2) Languages vary greatly in length. What was 30 characters in English came out sometimes to as much as 110 characters in German. This meant it often would not fit the screens we were putting it on. This is probably less of a concern for PC/Mac games, but if you are doing any work where the text must fit in a defined box, you will want to consider this. To solve this issue, we stripped as many adjectives from our text as possible for other languages. This shortened the sentence, but preserved the meaning, if loosing a bit of the flavor. I later designed an application that we could use which would contain the font and the box size and allow the translators to make their own modifications to get the text fit into the box. Not sure if they ever implemented it. You might also consider having scrolling areas of text, if you have this problem.

3) As far as cross platform goes, we wrote pretty much pure C++ for our Localization system. We wrote custom encoded binary files to load, and a custom program to convert from a CSV of language text into a .h with the enum and file to language map, and a .lang for each language. The most platform specific thing we used was the fonts and the printf() function, but you will have something suitable for wherever you are developing, or could write your own if needed.

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Note that POSIX-compliant versions of the printf() family support the '%2$s' notation to say "this string format item comes from argument 2 (the '2$' part). This allows you to internationalize the order if you use different format strings for different locales. –  Jonathan Leffler Dec 31 '08 at 20:05
    
Oh? I was not aware of that. I'm pretty certain we didn't have that on the DS, but that would certainly be a good place to start on PC/Mac. With any solution, you would want to make sure it is fast enough for your uses. Various implementaitons of printf() may be too slow for your needs. YMMV. =D –  Aaron Dec 31 '08 at 20:24
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This is almost exactly how we do it at Halfbrick Studios. The only difference is that we have a few specialized tags (for things like inserting text or changing font colour) and we build a hash table for the "name" of each string, which allows them to be accessed via scripts. –  Grant Peters Feb 27 '09 at 19:10

GNU Gettext does it all.

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It's not cross-platform, isn't it? –  Klaim Dec 31 '08 at 18:55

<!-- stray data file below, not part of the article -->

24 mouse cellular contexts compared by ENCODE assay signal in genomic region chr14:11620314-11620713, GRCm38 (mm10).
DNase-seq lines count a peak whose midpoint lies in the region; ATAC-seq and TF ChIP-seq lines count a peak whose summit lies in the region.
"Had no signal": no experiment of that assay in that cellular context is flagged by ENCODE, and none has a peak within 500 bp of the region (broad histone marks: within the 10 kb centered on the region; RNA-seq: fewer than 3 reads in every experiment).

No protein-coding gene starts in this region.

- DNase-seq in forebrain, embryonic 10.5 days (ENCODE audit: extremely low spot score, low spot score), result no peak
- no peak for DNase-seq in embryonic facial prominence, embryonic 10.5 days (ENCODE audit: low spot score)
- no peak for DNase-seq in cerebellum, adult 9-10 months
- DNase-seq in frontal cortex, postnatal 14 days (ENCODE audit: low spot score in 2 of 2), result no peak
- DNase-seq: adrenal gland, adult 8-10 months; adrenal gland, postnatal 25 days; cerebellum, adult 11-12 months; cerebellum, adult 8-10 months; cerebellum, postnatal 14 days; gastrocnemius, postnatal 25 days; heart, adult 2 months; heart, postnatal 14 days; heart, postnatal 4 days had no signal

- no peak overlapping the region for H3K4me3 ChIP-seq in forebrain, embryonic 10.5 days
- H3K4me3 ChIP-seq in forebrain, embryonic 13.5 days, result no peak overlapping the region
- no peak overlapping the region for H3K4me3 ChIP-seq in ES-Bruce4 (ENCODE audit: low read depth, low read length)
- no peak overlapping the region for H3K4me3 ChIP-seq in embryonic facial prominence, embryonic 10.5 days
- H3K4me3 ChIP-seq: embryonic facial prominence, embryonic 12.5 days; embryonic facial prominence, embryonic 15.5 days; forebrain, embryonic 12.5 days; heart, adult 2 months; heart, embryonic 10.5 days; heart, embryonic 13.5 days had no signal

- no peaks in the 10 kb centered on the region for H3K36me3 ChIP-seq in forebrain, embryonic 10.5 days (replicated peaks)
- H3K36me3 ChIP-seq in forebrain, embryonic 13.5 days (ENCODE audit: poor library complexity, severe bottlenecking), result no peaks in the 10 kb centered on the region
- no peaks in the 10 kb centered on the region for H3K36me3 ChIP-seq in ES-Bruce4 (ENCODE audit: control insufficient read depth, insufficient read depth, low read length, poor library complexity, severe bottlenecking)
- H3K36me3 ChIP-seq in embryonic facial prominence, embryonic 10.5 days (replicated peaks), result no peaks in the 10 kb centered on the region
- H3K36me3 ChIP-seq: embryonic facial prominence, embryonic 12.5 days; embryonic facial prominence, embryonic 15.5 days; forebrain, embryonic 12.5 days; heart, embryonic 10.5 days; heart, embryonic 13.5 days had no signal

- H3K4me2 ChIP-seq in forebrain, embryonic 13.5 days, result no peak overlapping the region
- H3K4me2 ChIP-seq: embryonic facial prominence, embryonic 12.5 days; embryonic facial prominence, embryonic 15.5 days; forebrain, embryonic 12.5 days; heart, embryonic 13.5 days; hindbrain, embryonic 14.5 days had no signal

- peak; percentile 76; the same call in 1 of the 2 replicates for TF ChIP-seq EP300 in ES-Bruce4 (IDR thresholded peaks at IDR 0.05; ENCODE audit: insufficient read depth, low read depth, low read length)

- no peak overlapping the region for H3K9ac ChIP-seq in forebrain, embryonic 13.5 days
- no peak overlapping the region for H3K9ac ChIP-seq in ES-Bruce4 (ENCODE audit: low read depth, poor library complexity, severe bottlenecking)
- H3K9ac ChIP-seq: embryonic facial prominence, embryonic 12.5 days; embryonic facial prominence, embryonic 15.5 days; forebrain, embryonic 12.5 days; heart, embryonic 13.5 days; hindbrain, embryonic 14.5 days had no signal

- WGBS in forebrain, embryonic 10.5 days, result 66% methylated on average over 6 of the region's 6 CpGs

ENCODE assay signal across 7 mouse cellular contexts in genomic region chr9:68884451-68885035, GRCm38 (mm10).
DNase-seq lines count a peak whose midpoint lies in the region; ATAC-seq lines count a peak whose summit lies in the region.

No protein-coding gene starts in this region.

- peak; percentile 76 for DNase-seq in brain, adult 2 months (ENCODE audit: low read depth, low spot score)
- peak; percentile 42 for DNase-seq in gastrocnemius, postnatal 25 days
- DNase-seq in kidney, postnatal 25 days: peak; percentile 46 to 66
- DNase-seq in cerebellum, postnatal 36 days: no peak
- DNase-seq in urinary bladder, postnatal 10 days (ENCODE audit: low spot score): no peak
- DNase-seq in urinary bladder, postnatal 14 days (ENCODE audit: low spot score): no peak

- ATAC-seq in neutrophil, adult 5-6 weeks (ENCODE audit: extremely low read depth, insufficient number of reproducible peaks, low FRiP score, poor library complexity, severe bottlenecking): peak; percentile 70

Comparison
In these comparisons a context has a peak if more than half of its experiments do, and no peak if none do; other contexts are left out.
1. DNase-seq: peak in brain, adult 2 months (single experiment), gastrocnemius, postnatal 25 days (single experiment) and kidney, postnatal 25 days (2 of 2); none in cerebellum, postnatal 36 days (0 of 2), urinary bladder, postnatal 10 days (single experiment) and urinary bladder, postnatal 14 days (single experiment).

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seems it is, there's sections for C#, Java and ObjectiveC as well as the usual linux languages. –  gbjbaanb Jan 1 '09 at 15:27
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Yes, gettext is cross-platform. I use it at work in both linux and windows. –  David A. G. Jan 8 '09 at 11:52

There won't be any additional features in the C++0x standard, as far as I can tell. I suspect the Committee considers this a matter for third-party libraries.

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Won't Unicode encoded characters help? en.wikipedia.org/wiki/C%2B%2B0x#New_string_literals –  Klaim Dec 31 '08 at 19:07
    
Thank you, I had missed that change. Of course, there's a lot it doesn't cover. –  David Thornley Dec 31 '08 at 20:35

I strongly disagree with the accepted answer. Speed is not everything in games, especially when it comes to trivial work such as looking up a language string. If anyone wanted to implement their own language library it should never be based on static arrays. Even on text heavy screens the speedup would never be more than a very small fraction of the cost to actually format and render the text.

That said, there are 2 extremely good reasons to never write your own localization library:

  1. Localization is tricky. Every language adds a new quirk, which means whenever you add a new language you will need to change code again to account for the quirks. Did you know that some languages have more than 2 plural forms, depending on the number of items in question? More than 2 genders? And the number format and date format are surprisingly different in many languages